Of course the colleague should have a UTC System or have a UTC Analyzer license to be able to display and analyze UTC imaging data sets.
The problem with a “test drive” with UTC imaging is that is concerns a new imaging technology which needs training. And although no rocket science, an initial intensive training of three days and a period of intense use of approximately 3 months is needed to become confident in the use of UTC imaging. Hence just a test unit for a try-out period is really no option.
As an alternative, we can introduce you to UTC imaging users where possibly a demonstration of their use of the UTC System could be organized. A visit to the Netherlands and visiting a clinic here may be another option to get acquainted with UTC imaging.
UTC imaging is being used both in human and equine applications in more than 20 countries around the world. Australia and the United Kingdom top the list with the most installations.
Countries are: The Netherlands, Belgium, United Kingdom, Ireland, Sweden, Denmark, France, Germany, Spain, Switzerland, Slovenia, Israel, Canada, USA, Brasil, Australia, Hong Kong, Japan, Oman, United Arab Emirates, Qatar and South Africa
The UTC scanner makes use of a modified Terason ultrasound scanner to obtain the raw ultrasound data for analysis. The Terason scanner is however still a fully functional high quality ultrasound scanner which can accept a range of high-resolution transducers and has full Doppler options.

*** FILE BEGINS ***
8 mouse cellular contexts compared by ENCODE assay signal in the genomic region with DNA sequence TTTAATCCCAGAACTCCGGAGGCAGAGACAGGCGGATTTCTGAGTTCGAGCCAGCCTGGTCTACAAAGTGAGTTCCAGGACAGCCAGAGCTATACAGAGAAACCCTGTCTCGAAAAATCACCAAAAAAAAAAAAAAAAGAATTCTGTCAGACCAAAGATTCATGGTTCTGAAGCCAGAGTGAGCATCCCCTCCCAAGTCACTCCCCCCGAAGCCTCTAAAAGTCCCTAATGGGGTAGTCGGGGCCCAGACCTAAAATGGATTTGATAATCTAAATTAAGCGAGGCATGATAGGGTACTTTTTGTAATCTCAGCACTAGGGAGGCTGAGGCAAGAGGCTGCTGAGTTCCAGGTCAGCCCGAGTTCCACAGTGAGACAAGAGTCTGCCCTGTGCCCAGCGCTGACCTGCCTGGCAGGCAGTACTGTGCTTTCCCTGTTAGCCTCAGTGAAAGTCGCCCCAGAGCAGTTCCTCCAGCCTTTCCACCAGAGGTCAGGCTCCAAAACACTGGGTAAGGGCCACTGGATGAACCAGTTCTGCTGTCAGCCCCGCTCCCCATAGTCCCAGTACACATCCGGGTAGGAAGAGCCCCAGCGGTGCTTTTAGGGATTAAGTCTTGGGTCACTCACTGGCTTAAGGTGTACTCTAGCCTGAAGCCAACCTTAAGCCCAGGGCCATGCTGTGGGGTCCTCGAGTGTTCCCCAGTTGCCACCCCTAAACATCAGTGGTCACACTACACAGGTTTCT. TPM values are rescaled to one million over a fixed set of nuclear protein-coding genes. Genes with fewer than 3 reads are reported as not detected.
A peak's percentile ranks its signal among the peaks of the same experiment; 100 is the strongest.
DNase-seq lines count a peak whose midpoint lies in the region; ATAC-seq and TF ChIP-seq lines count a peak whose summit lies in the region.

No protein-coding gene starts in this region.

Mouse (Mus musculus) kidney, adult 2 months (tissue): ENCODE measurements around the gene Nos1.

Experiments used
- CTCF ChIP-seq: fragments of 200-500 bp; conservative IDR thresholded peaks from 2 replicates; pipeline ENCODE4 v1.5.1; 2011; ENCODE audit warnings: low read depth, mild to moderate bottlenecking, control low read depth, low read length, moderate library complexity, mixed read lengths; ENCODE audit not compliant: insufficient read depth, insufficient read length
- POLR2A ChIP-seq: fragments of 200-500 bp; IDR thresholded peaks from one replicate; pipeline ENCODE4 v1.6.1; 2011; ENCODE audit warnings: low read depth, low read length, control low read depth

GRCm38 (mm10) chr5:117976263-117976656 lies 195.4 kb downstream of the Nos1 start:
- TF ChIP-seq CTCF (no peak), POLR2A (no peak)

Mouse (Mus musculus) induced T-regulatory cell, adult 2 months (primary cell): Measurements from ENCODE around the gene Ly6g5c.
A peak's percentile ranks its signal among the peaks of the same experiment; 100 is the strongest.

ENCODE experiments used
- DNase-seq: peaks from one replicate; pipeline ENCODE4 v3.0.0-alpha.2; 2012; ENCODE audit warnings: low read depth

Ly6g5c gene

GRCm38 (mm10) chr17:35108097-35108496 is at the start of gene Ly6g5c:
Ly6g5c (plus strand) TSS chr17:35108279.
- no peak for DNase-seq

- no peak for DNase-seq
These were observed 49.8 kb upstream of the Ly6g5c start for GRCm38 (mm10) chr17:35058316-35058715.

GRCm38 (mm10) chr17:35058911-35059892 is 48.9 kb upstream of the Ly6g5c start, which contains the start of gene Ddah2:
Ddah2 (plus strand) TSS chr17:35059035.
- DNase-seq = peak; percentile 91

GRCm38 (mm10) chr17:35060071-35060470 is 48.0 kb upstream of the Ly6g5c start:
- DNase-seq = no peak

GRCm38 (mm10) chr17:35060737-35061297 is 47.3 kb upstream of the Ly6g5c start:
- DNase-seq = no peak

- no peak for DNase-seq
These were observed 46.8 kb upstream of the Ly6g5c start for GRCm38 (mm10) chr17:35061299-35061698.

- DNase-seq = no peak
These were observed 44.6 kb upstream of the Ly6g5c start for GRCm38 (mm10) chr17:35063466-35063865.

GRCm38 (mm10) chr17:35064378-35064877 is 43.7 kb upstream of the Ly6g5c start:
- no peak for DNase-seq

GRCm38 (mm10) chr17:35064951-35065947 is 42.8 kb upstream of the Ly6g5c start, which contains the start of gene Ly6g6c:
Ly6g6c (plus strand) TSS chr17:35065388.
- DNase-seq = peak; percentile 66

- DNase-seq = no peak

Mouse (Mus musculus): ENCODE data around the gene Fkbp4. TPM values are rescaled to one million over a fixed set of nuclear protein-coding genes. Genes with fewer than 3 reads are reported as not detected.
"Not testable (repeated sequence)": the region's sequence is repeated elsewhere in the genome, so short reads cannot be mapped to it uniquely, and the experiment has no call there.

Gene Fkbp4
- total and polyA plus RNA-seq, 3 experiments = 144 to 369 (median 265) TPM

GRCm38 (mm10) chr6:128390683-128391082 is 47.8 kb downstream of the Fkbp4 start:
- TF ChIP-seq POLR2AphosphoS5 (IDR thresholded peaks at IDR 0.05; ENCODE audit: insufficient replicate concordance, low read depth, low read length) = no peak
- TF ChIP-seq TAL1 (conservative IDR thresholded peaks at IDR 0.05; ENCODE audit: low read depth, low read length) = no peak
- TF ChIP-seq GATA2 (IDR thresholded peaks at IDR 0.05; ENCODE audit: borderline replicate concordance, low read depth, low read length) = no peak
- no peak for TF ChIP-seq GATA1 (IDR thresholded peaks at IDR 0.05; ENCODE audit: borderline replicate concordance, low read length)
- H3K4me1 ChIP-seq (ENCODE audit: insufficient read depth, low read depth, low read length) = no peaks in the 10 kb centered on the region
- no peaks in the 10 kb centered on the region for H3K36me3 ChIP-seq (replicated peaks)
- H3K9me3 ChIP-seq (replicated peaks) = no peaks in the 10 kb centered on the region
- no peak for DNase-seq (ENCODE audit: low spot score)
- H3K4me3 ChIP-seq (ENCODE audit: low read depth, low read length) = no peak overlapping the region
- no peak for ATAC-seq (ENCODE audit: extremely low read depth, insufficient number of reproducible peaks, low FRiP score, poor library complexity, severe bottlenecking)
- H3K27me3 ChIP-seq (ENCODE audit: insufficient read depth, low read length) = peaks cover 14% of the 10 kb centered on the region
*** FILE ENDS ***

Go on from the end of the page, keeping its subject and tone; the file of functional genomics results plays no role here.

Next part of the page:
The probe used for UTC imaging is a regular T-probe as used in MSK in the 5 – 12 Mhz range and can be detached from the Tracker within half a minute.
Thus next to Tissue Characterisation, the UTC scanner can be used for regular ultrasonography as well.
Although the UTC imaging algorithms for Ultrasound Tissue Characterisation appeared to be robust, the best way to reach standardised analysis is to collect “original”, raw digital ultrasound information. Processing of this “original” information, as done by normal ultrasound scanners in order to come to a nice ultrasonographic image (and every manufacturer of ultrasound scanners has his own secret procedures to create that nice display!), significantly clutters ultrasound signals that are vital for high-resolution and discriminative tissue characterisation.
Another frequent problem with normal ultrasound scanners is that ultrasonographic images have to be “grabbed” from the display by means of a so-called frame-grabber. Besides the extra step of analog to digital (A/D) conversion, this procedure also suffers the disadvantage that frame-grabbers do not fit in laptop computer.
So, for multiple reasons UTC Imaging decided to use the Terason ultrasound scanner. This modified scanner is connected to the MacBook Pro and the ultrasound information is brought real-time, unprocessed into this high-capacity laptop computer. In this way, ultrasound signals early in the processing chain, thus without deformation caused by complex signal processing for displaying the nice picture, can be used directly for high-resolution and highly-discriminative tissue characterisation.